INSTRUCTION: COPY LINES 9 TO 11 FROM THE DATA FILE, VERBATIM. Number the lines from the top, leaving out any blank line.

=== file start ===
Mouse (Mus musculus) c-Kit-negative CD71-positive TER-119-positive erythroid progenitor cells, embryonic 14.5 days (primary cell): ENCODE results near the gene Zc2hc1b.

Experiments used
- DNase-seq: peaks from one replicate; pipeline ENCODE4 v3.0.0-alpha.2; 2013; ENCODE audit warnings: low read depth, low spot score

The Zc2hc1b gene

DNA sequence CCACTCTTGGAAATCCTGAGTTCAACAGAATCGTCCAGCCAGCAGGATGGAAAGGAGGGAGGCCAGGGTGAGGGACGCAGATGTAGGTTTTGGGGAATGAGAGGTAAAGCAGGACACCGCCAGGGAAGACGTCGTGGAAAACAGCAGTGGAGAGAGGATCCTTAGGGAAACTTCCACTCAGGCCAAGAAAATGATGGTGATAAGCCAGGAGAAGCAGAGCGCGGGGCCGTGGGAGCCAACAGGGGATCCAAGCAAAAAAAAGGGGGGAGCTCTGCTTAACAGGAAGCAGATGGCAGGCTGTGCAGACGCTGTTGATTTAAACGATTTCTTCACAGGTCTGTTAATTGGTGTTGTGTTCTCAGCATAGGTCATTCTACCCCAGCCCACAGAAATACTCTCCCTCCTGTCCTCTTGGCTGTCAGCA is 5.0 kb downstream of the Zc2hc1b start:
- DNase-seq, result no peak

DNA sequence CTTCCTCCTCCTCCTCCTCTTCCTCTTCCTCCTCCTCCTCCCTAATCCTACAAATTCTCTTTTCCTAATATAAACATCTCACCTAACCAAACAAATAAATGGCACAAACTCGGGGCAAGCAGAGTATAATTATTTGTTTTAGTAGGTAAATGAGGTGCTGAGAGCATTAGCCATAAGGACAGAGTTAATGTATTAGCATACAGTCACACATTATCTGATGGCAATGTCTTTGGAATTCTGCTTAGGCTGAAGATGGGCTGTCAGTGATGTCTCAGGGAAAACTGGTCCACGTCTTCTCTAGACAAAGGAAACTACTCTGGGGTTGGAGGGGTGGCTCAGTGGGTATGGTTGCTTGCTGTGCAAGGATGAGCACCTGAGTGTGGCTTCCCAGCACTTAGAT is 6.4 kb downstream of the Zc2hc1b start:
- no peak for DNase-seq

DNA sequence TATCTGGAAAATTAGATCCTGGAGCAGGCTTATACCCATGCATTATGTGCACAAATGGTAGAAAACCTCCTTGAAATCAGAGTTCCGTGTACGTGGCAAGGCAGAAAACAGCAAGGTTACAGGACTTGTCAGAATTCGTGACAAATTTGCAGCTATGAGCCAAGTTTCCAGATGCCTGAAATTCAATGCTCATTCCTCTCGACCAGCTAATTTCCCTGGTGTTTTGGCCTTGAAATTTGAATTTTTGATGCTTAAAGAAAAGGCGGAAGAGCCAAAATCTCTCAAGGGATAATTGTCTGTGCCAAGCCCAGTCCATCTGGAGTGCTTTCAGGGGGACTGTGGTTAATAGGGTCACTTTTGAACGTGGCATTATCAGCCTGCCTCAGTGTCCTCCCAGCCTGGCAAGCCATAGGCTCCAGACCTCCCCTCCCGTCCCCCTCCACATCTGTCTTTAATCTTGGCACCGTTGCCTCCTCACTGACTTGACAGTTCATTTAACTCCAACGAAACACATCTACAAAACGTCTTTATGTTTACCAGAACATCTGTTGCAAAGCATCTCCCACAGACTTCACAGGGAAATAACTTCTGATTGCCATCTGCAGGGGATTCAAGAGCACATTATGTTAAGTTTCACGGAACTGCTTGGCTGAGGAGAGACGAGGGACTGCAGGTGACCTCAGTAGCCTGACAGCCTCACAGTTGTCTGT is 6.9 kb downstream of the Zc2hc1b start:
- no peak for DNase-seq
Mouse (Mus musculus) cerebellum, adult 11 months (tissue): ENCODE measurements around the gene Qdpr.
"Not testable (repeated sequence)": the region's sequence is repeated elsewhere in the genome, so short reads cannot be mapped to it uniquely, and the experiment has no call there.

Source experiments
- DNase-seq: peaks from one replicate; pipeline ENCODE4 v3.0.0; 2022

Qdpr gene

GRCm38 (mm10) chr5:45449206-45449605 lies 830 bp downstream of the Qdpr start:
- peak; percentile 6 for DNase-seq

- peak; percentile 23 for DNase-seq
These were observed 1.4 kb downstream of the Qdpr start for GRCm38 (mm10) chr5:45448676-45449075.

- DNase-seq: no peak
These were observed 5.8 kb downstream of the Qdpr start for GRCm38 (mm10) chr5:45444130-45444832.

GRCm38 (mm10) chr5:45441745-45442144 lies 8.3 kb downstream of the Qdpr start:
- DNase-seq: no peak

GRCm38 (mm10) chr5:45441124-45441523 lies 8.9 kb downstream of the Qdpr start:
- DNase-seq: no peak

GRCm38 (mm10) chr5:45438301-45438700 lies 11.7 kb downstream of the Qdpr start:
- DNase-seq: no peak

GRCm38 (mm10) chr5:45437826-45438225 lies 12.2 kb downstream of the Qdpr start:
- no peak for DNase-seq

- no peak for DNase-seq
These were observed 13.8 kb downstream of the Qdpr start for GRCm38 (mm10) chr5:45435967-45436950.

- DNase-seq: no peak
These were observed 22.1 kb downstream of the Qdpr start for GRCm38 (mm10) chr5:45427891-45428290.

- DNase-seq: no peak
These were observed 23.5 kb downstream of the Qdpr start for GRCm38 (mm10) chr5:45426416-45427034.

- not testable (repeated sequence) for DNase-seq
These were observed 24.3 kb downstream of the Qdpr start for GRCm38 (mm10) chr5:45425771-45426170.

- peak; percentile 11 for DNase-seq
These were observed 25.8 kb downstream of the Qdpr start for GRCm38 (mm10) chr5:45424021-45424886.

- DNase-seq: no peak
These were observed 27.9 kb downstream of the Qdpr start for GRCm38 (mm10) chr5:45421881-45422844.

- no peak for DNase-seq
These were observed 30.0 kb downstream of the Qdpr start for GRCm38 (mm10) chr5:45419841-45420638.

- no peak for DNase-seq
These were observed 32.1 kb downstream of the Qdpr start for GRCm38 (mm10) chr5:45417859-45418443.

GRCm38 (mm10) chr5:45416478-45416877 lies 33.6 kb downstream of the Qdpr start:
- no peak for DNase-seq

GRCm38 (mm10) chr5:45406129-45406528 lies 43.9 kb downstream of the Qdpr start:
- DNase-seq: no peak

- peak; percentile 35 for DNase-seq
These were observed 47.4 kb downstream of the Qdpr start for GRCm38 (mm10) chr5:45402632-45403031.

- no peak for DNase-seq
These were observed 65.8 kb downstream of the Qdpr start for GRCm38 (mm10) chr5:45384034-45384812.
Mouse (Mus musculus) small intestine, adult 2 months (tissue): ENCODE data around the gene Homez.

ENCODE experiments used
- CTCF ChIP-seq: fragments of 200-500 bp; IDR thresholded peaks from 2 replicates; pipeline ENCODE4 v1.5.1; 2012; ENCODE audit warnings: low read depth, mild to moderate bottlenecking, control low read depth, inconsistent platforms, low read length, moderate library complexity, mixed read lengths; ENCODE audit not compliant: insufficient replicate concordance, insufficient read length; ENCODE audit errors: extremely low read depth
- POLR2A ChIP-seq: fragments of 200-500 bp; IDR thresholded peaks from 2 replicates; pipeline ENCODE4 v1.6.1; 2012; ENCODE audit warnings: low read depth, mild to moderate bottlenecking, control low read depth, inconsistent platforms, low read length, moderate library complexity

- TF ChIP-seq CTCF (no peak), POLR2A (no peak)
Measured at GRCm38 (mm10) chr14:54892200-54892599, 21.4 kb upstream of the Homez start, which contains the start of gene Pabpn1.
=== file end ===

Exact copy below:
DNA sequence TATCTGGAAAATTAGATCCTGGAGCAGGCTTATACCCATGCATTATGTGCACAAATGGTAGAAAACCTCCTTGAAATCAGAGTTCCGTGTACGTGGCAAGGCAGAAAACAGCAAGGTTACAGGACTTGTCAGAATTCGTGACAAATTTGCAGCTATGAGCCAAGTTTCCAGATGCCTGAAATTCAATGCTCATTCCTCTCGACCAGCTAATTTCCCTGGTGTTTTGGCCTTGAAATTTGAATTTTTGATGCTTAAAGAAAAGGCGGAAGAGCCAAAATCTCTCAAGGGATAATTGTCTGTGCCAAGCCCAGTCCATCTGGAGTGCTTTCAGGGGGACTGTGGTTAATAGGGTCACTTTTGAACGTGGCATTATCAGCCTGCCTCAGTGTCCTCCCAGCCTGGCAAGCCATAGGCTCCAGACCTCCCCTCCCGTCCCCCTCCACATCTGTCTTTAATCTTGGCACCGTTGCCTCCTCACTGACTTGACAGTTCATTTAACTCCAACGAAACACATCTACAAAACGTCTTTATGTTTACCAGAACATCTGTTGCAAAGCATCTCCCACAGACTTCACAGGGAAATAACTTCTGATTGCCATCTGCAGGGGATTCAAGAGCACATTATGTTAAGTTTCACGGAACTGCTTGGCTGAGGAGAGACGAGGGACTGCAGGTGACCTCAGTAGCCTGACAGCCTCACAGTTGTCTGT is 6.9 kb downstream of the Zc2hc1b start:
- no peak for DNase-seq
Mouse (Mus musculus) cerebellum, adult 11 months (tissue): ENCODE measurements around the gene Qdpr.